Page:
"Legitimate United States lotteries and sweepstakes withhold taxes up front. International contests? It's very difficult to win a prize from lotteries and sweepstakes you haven't entered," Frederiksen said. "If they are asking for money up front, walk away from it."

Also, U.S. law prohibits U.S. citizens from participating in international lotteries.

Not only are seniors at risk of losing money through scams, they could put their lives in danger, as one Penn Forest Township man recently found out when his 84-year-old mother, alone and bored after moving from Texas to Florida, fell victim to Internet predators.

She began to spend a lot of time on the computer, "getting phone calls and e-mails about winning money and other things. When I told her not to respond, she told me she was just bored and having some fun, and not sending them anything. I let it go at that," he said.

But recently, she received a phone call telling her she had won a 2010 BMW and $43,000, and that she needed to pay for the taxes and registration," he said. "Apparently, without our knowledge, she sent them $400 for the registration, but they still wanted a few thousand for the taxes."

Her family warned her it was a scam, but she brushed off the advice and continued to communicate with the callers.

"My nephew tried to intercede, and was threatened by the scammers to stay out of it or he'd find himself in a ditch," the man said.

"My mother continued to get involved to the tune of a $2,000 payment to take possession of the BMW. She was told by the scammer to meet him in front of a K-Mart, with the money, to complete the transaction. Upon learning this, and fearing that my mother might follow through, my family called the police, who ended up picking my mother up in front of the K-Mart as she had been directed. They got her into their car without showing her any ID. They then asked her why she got into the car without asking for identification," he said.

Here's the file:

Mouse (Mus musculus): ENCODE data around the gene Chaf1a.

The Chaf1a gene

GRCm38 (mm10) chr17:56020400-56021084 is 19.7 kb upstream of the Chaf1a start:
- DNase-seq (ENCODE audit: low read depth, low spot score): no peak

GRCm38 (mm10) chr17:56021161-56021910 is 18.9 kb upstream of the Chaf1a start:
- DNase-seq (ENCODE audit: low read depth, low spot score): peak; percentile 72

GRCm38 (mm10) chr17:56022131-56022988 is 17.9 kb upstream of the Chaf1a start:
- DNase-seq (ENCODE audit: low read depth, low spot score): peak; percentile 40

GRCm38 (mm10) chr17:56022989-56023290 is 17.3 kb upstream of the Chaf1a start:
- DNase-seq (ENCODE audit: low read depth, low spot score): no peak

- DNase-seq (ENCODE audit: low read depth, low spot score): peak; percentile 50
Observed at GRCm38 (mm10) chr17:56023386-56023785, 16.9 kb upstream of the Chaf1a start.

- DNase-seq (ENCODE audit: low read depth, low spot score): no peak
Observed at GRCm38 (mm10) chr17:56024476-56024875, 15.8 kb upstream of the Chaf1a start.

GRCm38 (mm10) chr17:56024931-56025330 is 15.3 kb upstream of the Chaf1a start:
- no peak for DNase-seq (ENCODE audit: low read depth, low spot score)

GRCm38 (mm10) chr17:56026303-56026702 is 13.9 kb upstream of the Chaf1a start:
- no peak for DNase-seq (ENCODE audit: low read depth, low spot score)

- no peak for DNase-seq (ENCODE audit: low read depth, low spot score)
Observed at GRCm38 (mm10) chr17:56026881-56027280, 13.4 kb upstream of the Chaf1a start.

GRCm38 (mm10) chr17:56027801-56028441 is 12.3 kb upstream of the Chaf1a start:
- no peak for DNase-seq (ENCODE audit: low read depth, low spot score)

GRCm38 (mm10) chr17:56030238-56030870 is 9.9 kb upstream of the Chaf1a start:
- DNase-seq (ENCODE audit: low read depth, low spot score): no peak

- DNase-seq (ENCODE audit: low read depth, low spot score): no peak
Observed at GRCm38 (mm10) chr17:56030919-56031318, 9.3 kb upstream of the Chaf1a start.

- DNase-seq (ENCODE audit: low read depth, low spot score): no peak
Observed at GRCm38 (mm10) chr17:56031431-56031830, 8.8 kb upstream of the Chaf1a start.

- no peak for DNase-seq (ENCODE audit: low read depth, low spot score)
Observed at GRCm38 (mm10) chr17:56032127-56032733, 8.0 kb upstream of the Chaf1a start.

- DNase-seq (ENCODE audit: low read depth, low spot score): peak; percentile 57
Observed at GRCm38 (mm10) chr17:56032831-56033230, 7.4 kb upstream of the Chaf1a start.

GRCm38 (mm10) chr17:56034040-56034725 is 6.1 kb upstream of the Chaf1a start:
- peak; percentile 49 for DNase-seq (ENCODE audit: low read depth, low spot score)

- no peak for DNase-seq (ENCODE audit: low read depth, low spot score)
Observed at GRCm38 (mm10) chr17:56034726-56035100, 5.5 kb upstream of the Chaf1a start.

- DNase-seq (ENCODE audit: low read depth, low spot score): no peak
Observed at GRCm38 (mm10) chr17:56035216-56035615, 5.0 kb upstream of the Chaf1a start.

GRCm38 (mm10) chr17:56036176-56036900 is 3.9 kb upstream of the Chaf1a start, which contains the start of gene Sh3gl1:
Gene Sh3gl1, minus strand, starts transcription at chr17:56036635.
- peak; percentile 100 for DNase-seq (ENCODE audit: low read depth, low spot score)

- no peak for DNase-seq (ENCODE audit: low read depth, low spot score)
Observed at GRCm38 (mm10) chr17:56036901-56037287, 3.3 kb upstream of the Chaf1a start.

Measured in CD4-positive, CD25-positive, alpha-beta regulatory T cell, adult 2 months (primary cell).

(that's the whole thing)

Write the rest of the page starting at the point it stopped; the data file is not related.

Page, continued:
"They said 'Ma'am, if we were not the police, and you got into the car with us, we could have taken your money and possibly killed you.'"

The woman's frightened family immediately had her cell and house phone numbers changed, as well as her e-mail address.

But, the family discovered she had sent money before to people who turned out to be scammers.

"Confusing her and complicating things is that she is English and still has family in England," he said. "She received several e-mails from Barclay's Bank, which is a known English bank, stating that she had money coming to her. It sounded plausible to her, and she responded in the way the scammers were hoping. In addition, as her memory is not as good as it was, she may forget that she has participated in some of these events, and apparently hasn't noticed that she doesn't get any money back.

"My mother is now in the process of moving back to Texas where she has more friends and my younger brother. Hopefully, the fact that she will have people around her may keep her from getting into a situation like this again," he said.

The man said his family will try to continue to monitor his mother's e-mail account and finances to try to protect her from future scams.

In addition to telephone and e-mail and letter scams, seniors also have to be wary of investment scams.

Mary Bach, 65, who lives near Pittsburgh, is an independent consumer advocate who recalled her own experience with attempted investment fraud. She and her husband attended a free dinner seminar they had gotten an invitation in the mail. Suspicious, they invited the man giving the seminar to their home to find out more about the financial product he was peddling.

"He came into our home with no printed matter about the products he was offering. He said 'if you give me $100,000, we can work out the details later," she said. "He wanted us to give him a check for $100,000!"

Bach discovered the man was not licensed to do business in Pennsylvania. She would have had to be 119 years old to reap the benefits of the annuity he was trying to sell her husband.

Bach promptly reported him to the Pennsylvania Securities Commission.

She recommends seniors approached by people selling financial products contact the AARP-sponsored Senior Law Center at 1-877-727-7529 for free advice before signing on the dotted line.